What if you're about to set an appointment with a prospect who has expressed great enthusiasm for your offerings, and then you find out the individual you're speaking with does not have sole decision-making power but is, instead, part of a five-member team that will determine whether you'll receive a yea or nay?
First, do not panic or become discouraged. Keep negative emotions in check. Having more people to convince means you'll have more work to do. However, the work is far from overwhelming. With a little planning, you can easily impress an entire team, according to Paul H. Green, author of Good Selling!SM:The Basics.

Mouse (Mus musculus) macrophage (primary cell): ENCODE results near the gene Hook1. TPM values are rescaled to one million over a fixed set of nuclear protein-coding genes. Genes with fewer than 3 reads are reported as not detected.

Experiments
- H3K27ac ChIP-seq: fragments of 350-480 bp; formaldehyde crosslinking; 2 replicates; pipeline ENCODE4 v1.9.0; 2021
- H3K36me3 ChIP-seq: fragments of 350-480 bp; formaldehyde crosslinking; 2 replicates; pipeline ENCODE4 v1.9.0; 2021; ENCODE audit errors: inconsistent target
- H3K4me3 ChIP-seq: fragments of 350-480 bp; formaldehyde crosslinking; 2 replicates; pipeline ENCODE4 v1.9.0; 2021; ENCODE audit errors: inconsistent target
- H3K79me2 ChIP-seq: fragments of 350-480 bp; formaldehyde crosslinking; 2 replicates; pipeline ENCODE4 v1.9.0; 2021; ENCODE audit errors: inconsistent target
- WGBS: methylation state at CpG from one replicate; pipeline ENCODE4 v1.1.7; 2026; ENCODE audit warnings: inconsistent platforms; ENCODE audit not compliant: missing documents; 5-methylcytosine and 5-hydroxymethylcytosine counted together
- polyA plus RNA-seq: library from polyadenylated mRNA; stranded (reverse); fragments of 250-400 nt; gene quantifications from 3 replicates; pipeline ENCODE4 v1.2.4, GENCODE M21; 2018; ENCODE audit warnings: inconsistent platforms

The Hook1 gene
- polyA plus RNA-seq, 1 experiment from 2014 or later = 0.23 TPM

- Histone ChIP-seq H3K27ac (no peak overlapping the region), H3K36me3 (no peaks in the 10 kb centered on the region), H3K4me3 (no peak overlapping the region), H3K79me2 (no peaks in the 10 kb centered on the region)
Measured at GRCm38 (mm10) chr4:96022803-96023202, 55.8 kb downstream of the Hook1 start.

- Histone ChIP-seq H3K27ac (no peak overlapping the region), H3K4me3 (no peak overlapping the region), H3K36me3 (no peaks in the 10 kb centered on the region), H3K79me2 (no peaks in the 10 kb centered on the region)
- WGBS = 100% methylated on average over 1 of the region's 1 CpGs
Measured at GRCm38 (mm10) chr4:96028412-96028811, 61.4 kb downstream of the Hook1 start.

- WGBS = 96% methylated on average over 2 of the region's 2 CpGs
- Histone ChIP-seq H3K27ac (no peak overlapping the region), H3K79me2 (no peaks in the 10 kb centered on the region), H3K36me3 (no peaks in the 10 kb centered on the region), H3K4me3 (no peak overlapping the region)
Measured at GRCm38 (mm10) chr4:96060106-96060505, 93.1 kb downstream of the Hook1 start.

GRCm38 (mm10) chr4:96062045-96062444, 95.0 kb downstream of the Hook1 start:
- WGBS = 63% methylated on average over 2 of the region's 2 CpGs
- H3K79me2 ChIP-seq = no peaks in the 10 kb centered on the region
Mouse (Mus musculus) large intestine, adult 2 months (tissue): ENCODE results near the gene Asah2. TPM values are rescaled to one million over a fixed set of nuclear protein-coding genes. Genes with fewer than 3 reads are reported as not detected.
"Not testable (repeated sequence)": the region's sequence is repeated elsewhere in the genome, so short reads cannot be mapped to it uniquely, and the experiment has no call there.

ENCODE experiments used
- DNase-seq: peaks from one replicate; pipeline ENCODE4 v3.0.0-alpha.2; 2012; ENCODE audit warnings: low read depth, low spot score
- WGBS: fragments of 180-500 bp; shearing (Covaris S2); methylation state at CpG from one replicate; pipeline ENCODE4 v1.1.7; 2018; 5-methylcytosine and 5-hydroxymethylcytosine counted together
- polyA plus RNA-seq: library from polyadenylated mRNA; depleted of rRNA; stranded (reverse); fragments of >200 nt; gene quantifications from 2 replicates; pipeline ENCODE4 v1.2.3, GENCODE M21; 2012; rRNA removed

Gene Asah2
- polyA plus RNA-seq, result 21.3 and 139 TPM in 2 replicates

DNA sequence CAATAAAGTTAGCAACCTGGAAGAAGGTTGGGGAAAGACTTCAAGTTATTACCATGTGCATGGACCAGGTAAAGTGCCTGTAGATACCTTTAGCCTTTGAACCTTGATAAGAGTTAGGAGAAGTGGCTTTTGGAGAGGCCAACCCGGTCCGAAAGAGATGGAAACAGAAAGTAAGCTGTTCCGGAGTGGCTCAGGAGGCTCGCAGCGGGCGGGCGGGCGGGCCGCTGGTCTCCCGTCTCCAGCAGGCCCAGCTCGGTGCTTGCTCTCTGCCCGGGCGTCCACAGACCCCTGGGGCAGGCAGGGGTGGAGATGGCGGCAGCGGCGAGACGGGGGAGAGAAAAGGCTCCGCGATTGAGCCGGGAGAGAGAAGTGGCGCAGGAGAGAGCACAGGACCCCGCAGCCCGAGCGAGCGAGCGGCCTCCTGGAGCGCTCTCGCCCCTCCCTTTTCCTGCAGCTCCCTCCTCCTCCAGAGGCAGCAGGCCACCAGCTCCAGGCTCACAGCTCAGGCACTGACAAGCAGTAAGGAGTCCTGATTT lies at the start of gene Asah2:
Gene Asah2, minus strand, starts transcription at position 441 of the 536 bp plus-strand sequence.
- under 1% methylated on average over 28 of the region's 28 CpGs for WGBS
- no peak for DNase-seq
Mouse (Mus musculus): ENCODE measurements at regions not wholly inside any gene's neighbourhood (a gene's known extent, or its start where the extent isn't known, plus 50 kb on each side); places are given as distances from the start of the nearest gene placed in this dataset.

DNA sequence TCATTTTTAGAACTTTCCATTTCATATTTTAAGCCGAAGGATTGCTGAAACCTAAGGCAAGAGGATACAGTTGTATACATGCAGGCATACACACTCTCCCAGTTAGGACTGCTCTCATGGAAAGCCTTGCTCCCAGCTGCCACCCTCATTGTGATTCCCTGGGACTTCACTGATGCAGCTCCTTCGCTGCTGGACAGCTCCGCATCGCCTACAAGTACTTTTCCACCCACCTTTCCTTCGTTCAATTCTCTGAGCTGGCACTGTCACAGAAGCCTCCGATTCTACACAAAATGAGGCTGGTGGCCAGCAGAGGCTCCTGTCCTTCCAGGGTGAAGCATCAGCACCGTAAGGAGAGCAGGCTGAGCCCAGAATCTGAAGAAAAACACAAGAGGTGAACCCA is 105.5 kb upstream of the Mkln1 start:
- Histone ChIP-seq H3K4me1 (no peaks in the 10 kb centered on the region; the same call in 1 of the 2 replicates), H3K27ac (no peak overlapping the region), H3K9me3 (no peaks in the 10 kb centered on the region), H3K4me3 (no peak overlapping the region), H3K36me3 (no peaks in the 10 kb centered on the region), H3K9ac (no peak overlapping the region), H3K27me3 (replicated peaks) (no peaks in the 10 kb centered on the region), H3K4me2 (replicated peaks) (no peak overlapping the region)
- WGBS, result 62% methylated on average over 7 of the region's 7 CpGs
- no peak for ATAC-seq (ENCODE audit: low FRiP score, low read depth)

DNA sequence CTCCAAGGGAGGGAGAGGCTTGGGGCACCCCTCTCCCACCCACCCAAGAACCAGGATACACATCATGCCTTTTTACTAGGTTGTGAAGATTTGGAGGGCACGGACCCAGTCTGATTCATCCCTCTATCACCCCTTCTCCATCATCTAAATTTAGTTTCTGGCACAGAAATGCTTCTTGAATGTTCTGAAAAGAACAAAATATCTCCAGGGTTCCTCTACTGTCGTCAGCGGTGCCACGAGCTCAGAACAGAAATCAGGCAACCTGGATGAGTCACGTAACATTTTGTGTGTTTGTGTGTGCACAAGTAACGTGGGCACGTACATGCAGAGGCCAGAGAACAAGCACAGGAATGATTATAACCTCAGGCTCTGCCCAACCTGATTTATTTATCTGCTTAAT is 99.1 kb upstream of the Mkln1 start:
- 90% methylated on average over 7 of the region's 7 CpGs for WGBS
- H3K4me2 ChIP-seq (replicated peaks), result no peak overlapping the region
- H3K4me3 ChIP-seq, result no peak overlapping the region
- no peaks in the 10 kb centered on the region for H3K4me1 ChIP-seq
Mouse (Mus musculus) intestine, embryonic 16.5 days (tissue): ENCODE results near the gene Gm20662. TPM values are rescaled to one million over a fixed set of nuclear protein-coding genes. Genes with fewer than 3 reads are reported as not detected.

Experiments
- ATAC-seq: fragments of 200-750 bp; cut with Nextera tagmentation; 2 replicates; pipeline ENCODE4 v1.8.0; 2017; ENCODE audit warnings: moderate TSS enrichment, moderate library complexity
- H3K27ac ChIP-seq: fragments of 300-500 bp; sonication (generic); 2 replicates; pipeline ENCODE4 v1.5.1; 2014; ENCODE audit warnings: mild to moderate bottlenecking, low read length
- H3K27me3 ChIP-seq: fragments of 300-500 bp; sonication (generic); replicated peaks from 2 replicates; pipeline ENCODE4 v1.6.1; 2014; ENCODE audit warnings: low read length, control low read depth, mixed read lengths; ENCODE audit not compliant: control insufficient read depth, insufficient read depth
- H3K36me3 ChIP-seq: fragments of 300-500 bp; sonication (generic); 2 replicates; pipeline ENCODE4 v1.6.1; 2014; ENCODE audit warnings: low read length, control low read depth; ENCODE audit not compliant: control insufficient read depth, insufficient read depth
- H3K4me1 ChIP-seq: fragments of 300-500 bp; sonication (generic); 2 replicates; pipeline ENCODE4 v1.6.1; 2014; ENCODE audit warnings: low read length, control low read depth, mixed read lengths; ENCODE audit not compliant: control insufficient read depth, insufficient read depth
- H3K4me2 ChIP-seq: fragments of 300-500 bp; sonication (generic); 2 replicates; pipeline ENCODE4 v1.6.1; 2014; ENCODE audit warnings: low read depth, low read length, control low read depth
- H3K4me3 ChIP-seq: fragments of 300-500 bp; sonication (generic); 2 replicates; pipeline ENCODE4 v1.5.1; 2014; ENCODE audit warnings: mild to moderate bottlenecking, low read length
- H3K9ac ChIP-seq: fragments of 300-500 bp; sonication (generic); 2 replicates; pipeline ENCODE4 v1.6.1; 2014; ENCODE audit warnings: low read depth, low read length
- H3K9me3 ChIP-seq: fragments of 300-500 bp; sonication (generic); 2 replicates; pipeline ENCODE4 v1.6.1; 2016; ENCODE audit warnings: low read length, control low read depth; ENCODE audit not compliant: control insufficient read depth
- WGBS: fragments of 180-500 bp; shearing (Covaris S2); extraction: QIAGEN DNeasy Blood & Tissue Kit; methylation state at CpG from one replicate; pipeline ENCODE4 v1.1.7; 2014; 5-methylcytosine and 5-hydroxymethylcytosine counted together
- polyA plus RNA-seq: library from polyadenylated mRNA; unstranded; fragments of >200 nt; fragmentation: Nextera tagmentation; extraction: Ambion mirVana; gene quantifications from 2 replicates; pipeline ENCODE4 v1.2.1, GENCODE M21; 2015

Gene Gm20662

"Just because you need to get the 'yes' from a group of people rather than one doesn't mean it will be harder," Green wrote. "It's still just one 'yes' and you still need to overcome the same obstacles."
Green also offered the following six steps to ensure your pitch to a group of decision makers will be effective:
Green added that you don't need to be a psychology major to present your service to a group of people; you just need to be observant.
And as always, it's important to do advance research on the company and its culture and imagine how the people you're about to meet think; clarify beforehand what you will promise during the presentation; don't overwhelm your audience with data – keep it simple; invite interaction; let them know what the next steps are; and above all, keep your attention on your prospects, not on yourself.
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